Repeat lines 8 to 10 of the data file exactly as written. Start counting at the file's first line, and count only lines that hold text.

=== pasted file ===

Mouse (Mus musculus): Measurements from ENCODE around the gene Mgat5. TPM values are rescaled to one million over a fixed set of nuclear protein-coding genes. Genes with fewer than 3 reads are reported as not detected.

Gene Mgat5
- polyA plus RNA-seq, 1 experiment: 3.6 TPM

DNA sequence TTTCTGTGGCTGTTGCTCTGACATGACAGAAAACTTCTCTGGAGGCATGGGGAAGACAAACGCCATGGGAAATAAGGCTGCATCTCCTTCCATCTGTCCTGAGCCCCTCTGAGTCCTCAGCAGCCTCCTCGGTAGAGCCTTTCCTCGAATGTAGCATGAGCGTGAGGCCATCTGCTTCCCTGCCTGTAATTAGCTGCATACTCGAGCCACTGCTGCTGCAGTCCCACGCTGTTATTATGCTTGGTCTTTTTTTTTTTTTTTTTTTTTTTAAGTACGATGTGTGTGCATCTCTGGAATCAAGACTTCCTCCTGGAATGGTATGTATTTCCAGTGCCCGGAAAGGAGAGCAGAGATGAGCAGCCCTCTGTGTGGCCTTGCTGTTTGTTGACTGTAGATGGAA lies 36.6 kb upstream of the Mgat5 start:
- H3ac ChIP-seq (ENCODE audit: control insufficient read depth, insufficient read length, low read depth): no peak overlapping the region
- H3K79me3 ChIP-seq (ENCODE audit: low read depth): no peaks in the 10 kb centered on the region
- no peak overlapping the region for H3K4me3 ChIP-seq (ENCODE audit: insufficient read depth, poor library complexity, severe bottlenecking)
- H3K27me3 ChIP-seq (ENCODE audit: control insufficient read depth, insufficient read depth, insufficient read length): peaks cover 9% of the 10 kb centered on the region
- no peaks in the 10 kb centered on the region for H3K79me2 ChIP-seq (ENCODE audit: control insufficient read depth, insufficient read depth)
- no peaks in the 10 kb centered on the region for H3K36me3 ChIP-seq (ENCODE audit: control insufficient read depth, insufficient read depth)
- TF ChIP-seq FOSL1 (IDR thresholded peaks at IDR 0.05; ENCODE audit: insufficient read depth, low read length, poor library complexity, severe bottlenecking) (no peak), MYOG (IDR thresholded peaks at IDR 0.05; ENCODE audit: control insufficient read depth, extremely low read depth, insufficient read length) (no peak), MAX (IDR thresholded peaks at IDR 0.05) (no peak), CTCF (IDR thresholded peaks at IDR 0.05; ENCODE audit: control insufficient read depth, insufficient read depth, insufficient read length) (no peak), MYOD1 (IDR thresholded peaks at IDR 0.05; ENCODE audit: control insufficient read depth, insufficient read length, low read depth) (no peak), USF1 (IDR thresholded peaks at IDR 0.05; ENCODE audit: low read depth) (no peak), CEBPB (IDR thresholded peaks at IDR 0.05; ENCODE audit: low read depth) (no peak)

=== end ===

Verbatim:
- H3K27me3 ChIP-seq (ENCODE audit: control insufficient read depth, insufficient read depth, insufficient read length): peaks cover 9% of the 10 kb centered on the region
- no peaks in the 10 kb centered on the region for H3K79me2 ChIP-seq (ENCODE audit: control insufficient read depth, insufficient read depth)
- no peaks in the 10 kb centered on the region for H3K36me3 ChIP-seq (ENCODE audit: control insufficient read depth, insufficient read depth)